February 15 (CEE Bankwatch Network) Yesterday the Financial Times reported that the mining giant Rio Tinto recorded its biggest loss in its history, prompting its new chief executive to promise an "unrelenting focus on pursuing greater value for shareholders".
An exclusive preoccupation with the bottom line, however, likely leads to other stakeholders' interests being sidelined, particularly those of people living in the vicinity of mining operations.
A case in point is Rio Tinto's Oyu Tolgoi mine in Mongolia, one of the largest undeveloped copper and gold deposits in the world and in line for financing by the World Bank and the European Bank for Reconstruction and Development.
The loan decisions by both banks are scheduled for the end of February (28th and 26th respectively). But letters signed by 39 organisations (pdf) that were sent today as well as a still active online petition are asking the two institutions to postpone their decision or include a number of expert recommendations as requirements in the loan agreement.
In order to be considered for financing by the banks, Rio Tinto had to submit an environmental and social impact assessment (ESIA) for the USD 13.2 billion mining project and the associated facilities (which also includes a coal power station). Yet, as an independent assessment of the ESIA has shown in December, the document is a non-starter and deeply flawed.
Not only does the ESIA omit crucial impacts on the local environment and communities, the included management plans also only cover the construction phase, which was over 94% completed at the time of disclosure (August 2012, production is expected to commence in the first half of this year).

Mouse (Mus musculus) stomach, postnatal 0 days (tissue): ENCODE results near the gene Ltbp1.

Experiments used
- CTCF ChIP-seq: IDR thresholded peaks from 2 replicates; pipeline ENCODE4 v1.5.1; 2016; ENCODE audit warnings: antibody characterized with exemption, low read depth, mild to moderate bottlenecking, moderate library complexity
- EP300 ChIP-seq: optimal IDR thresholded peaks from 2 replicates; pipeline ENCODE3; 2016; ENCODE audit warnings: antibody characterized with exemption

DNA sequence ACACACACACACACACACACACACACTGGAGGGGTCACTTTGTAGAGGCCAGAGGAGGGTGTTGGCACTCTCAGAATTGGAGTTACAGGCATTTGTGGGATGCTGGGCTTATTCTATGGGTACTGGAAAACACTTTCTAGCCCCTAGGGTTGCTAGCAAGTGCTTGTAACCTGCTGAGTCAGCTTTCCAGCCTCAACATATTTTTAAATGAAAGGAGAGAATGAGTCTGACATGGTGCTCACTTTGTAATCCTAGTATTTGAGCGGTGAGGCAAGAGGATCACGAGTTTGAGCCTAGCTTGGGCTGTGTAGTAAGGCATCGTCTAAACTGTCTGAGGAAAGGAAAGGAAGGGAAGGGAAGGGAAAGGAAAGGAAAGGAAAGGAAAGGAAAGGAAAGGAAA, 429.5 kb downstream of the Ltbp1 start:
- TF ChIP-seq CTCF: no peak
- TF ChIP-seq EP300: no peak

The NGO letter to the two banks therefore points out that
"The late stage at which the ESIA has been released and the increasingly limited scope for making serious changes to significantly reduce the environmental impacts of the project [...] raise questions about whether the EBRD/World Bank can offer environmental additionality in the project."
The recommendations that the company needs to fulfil and ensure in the loan agreement include:
· An examination of the cumulative environmental and social impacts of the associated coal power plant, including less carbon intensive alternatives. (Experts estimate the CO2 emissions during the construction phase with 1.35 million tonnes CO2-eq/year and during the operational phase (coal combustion (the major source) and diesel consumption from vehicles) with 1.85 million tonnes CO2-eq/year.)
· The preparation of comprehensive studies of the local water reservoirs to establish beyond doubt that there is no risk of water scarcity as a result of the mine's operations.
· Improving the compensation and consultation framework for impacted herders in Khanbogd. In particular with regards to consultations on the diversion of the ephemeral Undai River that will flow through the waste rock and future open pit areas.
· The development of a strong and long-term plan for biodiversity protection.
Even if mining operations and the Oyu Tolgoi mine in particular are seen as the future of the Mongolian economy, the negative impacts on local livelihoods can and should be mitigated. If Rio Tinto proves to be too relentlessly pursuing shareholders' interests, Oyu Tolgoi must not receive public financial support. A company that big would surely be able to deal with it. It wouldn't be the first time it found itself in a similar spot either.
NGOs suggest key recommendations for Oyu Tolgoi copper and gold mine project in Mongolia – CEE Bankwatch Network, February 15
Entrée Gold and Sandstorm Gold enter into wide ranging finance package